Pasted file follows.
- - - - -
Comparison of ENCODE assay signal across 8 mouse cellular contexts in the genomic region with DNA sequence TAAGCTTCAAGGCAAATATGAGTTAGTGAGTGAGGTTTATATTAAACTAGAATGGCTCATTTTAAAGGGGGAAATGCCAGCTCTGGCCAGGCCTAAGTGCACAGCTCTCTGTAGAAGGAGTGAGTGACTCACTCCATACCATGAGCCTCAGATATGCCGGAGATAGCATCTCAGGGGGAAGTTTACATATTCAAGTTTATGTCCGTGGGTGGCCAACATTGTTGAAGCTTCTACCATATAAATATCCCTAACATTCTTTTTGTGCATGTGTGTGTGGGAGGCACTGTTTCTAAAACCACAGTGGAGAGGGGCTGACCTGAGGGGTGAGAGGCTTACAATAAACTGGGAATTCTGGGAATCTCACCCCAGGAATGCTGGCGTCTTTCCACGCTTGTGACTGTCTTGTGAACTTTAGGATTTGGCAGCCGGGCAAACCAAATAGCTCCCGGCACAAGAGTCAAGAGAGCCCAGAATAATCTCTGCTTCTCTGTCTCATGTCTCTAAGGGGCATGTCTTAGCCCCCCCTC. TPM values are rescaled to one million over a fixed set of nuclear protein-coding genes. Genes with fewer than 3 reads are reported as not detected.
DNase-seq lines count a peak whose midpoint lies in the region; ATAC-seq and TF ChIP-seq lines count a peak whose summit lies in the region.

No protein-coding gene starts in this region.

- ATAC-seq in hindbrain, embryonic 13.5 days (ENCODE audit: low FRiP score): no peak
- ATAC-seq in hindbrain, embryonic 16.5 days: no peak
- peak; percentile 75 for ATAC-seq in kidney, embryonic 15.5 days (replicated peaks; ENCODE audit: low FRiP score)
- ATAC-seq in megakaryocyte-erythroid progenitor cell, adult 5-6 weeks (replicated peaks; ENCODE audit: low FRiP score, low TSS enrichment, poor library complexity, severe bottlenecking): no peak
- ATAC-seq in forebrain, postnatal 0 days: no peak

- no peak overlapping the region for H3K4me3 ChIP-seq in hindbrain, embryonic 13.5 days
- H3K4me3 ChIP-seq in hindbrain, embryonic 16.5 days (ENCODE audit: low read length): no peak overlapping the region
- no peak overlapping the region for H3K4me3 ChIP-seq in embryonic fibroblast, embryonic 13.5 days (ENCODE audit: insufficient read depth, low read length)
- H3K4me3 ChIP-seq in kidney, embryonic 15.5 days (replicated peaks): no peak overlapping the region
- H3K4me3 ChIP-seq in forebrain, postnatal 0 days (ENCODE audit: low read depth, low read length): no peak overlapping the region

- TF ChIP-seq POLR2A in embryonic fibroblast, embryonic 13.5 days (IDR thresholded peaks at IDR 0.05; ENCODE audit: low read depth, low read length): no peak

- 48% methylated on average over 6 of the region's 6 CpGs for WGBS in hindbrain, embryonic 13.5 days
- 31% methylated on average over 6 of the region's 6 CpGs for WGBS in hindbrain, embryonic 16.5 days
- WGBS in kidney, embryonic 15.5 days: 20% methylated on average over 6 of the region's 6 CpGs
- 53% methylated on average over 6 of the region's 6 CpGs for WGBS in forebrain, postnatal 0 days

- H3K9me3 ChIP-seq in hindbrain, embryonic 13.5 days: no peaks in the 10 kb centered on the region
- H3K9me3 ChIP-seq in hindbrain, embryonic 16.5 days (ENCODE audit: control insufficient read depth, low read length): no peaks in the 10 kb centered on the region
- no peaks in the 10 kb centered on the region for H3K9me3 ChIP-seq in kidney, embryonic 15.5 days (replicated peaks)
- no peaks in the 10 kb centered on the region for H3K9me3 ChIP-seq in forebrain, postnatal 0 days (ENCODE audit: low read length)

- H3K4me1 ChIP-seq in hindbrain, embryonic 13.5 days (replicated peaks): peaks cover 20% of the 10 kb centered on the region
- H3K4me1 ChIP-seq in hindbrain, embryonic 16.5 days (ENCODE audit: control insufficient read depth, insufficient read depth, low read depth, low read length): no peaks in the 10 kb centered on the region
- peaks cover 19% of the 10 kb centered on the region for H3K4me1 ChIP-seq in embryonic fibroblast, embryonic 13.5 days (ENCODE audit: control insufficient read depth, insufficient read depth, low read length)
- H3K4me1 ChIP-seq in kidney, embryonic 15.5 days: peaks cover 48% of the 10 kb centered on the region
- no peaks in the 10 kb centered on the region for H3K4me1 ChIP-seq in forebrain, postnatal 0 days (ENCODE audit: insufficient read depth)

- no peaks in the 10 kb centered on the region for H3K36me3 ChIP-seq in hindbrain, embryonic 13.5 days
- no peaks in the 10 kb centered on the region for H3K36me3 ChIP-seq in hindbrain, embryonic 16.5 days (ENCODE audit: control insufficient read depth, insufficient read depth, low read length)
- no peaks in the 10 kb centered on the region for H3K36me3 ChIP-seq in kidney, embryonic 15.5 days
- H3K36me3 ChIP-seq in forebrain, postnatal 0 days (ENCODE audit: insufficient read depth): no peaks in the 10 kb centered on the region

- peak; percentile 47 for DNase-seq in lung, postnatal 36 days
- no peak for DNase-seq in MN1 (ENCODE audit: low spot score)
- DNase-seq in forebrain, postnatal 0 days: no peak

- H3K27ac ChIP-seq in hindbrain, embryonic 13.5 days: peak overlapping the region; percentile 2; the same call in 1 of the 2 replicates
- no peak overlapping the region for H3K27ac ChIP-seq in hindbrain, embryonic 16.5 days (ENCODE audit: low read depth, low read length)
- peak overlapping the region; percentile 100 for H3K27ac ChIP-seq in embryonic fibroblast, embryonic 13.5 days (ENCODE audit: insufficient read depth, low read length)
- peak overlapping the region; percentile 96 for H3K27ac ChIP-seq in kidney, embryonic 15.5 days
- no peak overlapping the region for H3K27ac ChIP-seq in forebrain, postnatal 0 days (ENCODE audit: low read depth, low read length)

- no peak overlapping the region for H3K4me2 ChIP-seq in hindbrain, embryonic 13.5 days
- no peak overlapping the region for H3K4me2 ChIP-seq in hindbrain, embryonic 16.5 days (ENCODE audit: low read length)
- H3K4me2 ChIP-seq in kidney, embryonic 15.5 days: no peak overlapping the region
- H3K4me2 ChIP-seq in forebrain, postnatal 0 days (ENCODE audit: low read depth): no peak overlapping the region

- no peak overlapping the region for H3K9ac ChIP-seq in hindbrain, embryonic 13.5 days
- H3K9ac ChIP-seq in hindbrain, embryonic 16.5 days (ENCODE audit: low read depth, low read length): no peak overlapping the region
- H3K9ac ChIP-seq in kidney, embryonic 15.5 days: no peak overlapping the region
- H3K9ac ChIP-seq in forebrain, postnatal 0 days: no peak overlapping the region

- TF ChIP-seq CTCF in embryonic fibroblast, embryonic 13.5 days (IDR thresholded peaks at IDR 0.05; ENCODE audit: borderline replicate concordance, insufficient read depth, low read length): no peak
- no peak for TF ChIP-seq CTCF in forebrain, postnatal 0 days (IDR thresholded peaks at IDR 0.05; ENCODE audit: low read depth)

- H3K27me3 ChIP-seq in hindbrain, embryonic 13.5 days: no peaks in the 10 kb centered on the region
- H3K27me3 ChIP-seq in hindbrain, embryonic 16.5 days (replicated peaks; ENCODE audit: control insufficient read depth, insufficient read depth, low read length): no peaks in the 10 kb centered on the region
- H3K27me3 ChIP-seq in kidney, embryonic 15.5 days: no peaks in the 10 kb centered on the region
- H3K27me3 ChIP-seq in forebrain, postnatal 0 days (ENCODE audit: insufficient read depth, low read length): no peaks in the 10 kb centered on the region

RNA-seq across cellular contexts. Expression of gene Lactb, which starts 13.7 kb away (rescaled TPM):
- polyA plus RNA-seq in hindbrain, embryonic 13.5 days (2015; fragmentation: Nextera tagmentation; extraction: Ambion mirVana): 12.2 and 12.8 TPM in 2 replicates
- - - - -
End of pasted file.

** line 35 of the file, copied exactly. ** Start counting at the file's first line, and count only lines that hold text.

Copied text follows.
- H3K27ac ChIP-seq in hindbrain, embryonic 13.5 days: peak overlapping the region; percentile 2; the same call in 1 of the 2 replicates